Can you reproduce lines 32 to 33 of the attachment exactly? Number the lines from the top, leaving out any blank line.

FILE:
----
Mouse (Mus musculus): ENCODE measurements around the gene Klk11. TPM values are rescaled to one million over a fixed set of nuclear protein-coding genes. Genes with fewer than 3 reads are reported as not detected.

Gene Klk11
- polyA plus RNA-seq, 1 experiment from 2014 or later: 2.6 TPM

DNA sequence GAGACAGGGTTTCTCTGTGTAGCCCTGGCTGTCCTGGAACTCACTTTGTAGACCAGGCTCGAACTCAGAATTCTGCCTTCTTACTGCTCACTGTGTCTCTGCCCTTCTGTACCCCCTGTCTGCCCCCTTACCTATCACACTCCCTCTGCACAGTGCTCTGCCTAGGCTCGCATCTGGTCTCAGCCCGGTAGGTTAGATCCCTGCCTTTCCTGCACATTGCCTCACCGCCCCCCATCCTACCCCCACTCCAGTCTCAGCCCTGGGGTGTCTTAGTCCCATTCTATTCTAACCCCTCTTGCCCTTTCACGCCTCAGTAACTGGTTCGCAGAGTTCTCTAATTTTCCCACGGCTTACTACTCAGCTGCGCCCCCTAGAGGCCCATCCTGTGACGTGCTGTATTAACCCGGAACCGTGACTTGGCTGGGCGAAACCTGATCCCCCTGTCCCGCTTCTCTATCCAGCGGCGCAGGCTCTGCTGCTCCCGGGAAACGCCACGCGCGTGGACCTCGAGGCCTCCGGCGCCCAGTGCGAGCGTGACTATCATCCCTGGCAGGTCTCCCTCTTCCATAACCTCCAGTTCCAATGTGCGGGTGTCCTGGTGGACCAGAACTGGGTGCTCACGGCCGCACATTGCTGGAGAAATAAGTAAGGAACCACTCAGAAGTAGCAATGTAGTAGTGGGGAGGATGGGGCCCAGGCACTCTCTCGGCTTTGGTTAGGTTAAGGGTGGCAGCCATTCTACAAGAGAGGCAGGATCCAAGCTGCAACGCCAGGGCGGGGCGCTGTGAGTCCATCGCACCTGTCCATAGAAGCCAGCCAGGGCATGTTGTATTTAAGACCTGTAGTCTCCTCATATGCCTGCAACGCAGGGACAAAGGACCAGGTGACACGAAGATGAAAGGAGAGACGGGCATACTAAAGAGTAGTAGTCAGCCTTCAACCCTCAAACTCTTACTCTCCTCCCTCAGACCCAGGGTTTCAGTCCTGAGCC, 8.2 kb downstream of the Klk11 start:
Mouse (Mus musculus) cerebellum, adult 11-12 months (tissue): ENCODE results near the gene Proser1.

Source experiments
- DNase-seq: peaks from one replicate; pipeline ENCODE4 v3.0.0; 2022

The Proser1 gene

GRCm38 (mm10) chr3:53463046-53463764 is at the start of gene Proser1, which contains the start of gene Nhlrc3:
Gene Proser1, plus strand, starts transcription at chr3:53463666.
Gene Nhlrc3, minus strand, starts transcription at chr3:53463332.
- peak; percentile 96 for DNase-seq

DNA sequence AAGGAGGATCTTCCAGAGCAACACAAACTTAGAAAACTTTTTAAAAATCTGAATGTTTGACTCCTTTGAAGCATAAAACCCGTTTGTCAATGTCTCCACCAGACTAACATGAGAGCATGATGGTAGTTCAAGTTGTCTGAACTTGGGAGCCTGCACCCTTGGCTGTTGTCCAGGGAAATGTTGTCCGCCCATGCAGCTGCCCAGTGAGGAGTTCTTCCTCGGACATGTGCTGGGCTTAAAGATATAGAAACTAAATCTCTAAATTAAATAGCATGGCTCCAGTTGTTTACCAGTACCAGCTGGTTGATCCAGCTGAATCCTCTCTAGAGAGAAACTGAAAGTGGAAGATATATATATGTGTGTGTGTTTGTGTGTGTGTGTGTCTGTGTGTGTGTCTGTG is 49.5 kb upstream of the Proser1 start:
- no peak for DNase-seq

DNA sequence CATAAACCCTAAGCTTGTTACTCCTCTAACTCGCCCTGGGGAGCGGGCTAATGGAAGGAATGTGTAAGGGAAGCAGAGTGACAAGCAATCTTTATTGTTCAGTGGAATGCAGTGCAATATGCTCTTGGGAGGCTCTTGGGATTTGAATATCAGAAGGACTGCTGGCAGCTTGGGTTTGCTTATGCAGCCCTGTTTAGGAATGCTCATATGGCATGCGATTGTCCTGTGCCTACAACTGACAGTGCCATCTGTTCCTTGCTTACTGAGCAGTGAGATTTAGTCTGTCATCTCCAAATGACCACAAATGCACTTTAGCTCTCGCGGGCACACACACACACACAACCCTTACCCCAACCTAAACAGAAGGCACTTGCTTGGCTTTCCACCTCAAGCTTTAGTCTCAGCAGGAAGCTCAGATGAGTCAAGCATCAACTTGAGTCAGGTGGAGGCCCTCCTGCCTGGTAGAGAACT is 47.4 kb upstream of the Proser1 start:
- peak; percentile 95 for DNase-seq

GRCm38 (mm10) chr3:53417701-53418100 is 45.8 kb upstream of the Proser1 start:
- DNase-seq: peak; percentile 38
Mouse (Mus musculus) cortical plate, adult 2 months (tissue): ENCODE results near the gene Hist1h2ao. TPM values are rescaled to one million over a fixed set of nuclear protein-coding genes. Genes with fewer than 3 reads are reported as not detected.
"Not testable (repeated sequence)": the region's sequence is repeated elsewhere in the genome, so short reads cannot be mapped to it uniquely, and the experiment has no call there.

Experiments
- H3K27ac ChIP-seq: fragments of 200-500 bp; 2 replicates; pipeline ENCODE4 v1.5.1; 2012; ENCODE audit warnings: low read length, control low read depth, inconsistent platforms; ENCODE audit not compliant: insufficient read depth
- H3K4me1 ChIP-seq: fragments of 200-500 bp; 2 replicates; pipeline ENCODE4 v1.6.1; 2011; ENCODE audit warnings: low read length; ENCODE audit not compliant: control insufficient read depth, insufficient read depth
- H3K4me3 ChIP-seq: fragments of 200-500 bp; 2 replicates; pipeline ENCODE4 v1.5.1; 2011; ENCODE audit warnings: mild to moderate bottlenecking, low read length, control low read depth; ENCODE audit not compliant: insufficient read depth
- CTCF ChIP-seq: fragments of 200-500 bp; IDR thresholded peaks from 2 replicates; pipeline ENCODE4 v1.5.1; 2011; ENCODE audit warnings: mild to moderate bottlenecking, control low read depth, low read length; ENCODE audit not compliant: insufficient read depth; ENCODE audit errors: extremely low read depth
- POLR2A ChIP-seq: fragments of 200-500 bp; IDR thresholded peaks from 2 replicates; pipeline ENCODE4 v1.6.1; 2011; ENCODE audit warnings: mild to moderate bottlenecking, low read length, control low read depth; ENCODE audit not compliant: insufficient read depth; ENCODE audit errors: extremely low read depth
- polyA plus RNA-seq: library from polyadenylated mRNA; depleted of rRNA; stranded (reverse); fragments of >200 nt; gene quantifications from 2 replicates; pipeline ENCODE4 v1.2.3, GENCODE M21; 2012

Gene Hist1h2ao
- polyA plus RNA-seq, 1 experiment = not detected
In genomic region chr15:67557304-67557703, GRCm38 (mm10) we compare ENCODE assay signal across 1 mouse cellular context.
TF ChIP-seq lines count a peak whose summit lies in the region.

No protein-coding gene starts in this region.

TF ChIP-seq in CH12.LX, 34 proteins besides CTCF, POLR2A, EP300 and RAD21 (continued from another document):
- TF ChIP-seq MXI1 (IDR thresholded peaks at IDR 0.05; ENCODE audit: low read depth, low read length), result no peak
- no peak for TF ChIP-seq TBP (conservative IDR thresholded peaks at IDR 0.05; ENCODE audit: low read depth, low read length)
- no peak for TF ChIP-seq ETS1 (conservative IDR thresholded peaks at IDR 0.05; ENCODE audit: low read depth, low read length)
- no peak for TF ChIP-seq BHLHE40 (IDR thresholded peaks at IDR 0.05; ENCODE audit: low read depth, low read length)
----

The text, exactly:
No protein-coding gene starts in this region.

TF ChIP-seq in CH12.LX, 34 proteins besides CTCF, POLR2A, EP300 and RAD21 (continued from another document):